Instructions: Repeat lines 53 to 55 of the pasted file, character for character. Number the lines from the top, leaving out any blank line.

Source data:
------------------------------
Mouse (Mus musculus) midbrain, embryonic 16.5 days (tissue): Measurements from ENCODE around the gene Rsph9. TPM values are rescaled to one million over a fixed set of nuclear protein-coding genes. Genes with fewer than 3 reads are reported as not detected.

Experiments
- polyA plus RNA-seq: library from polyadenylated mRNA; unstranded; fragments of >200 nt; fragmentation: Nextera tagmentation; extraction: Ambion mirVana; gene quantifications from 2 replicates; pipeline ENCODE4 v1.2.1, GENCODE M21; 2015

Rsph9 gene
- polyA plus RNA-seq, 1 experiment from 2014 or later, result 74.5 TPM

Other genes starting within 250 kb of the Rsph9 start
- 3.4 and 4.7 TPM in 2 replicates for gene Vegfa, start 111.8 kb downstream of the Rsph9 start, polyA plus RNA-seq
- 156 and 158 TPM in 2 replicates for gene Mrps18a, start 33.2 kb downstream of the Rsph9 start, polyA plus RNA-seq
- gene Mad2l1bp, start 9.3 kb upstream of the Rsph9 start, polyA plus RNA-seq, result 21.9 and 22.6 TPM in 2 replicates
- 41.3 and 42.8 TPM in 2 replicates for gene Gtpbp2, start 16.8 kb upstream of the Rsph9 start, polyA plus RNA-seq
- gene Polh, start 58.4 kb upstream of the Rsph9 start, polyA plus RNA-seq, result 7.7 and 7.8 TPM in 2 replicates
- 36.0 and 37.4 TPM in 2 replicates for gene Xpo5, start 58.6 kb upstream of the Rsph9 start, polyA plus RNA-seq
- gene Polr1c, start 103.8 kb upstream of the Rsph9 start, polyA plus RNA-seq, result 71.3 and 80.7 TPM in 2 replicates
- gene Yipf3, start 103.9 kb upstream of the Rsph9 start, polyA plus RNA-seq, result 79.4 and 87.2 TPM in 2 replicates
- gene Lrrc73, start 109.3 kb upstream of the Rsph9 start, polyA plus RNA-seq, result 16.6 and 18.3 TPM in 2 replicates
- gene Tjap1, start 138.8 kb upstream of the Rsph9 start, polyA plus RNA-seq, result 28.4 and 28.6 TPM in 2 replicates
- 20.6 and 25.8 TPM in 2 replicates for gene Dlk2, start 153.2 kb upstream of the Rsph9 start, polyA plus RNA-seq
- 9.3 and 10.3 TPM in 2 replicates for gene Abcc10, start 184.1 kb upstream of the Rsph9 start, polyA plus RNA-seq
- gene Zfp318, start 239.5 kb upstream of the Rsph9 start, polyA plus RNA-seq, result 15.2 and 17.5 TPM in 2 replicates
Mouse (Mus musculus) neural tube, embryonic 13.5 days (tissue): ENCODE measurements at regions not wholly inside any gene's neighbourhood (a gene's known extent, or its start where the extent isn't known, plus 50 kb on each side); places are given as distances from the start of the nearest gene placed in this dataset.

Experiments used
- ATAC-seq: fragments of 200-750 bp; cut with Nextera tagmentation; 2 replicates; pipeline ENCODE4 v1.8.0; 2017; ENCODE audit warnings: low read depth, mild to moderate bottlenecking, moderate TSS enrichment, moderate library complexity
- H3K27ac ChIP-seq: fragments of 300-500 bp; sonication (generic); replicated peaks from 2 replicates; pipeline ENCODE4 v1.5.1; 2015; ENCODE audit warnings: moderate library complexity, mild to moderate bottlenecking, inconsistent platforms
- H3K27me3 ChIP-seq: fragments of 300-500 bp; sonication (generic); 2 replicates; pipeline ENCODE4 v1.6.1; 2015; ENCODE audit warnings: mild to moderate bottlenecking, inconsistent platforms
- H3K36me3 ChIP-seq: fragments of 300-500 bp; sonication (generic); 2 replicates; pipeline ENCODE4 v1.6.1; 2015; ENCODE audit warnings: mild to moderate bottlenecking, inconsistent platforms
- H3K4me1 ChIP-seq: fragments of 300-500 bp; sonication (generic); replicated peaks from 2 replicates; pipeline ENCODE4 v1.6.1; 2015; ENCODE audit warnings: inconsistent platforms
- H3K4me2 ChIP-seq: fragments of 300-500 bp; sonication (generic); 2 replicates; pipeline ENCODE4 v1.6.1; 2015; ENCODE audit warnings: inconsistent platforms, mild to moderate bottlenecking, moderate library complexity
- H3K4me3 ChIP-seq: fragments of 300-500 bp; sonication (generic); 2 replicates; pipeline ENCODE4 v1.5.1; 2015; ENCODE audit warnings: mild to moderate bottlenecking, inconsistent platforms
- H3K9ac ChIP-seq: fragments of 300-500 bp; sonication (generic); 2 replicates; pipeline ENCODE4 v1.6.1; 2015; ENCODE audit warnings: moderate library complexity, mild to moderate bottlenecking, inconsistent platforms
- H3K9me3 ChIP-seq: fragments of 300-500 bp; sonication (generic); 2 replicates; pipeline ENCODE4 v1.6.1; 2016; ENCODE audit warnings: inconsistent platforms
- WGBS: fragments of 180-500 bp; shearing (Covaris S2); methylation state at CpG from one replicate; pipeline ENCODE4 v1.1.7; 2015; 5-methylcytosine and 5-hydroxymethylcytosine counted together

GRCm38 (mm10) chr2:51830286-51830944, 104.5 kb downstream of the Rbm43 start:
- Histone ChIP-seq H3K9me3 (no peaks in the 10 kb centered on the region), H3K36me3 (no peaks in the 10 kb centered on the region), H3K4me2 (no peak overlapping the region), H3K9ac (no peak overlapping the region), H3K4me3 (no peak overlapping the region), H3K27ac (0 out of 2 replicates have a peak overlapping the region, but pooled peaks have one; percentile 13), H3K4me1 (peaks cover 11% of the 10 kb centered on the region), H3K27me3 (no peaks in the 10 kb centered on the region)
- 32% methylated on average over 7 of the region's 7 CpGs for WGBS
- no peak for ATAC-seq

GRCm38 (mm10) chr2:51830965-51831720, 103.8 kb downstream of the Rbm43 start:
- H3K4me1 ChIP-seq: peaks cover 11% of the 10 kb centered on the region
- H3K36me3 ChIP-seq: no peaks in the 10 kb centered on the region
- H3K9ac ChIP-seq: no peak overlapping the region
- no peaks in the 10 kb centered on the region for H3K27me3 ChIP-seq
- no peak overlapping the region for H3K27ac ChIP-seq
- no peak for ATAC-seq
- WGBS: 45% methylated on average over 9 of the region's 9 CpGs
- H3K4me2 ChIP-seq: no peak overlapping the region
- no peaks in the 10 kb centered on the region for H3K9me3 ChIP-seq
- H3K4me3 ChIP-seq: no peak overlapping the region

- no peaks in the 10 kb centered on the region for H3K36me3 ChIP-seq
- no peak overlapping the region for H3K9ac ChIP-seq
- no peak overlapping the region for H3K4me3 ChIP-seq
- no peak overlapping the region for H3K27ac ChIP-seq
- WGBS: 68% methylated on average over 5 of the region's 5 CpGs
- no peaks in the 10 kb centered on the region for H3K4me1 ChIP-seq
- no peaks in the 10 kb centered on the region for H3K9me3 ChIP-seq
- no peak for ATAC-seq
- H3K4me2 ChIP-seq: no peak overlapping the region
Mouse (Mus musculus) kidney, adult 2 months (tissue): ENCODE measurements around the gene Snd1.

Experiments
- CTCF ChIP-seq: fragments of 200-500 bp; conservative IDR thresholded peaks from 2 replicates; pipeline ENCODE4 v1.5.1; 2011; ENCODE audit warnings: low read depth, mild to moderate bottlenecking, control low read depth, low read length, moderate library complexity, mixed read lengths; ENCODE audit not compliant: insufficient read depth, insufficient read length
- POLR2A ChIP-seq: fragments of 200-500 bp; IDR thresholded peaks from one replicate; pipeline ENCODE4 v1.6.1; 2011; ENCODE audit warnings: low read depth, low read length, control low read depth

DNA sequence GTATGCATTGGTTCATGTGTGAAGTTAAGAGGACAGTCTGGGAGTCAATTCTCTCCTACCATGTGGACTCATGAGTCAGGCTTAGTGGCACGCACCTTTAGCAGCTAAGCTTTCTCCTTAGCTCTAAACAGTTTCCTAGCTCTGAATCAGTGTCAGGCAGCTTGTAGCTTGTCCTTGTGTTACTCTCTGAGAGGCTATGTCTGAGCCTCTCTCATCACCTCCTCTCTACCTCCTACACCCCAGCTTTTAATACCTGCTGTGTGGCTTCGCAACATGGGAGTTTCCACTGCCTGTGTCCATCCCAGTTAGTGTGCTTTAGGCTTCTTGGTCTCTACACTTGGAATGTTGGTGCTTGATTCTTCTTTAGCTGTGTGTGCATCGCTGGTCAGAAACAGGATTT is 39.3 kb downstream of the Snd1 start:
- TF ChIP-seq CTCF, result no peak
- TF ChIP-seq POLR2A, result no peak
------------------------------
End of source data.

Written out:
- no peaks in the 10 kb centered on the region for H3K9me3 ChIP-seq
- no peak for ATAC-seq
- H3K4me2 ChIP-seq: no peak overlapping the region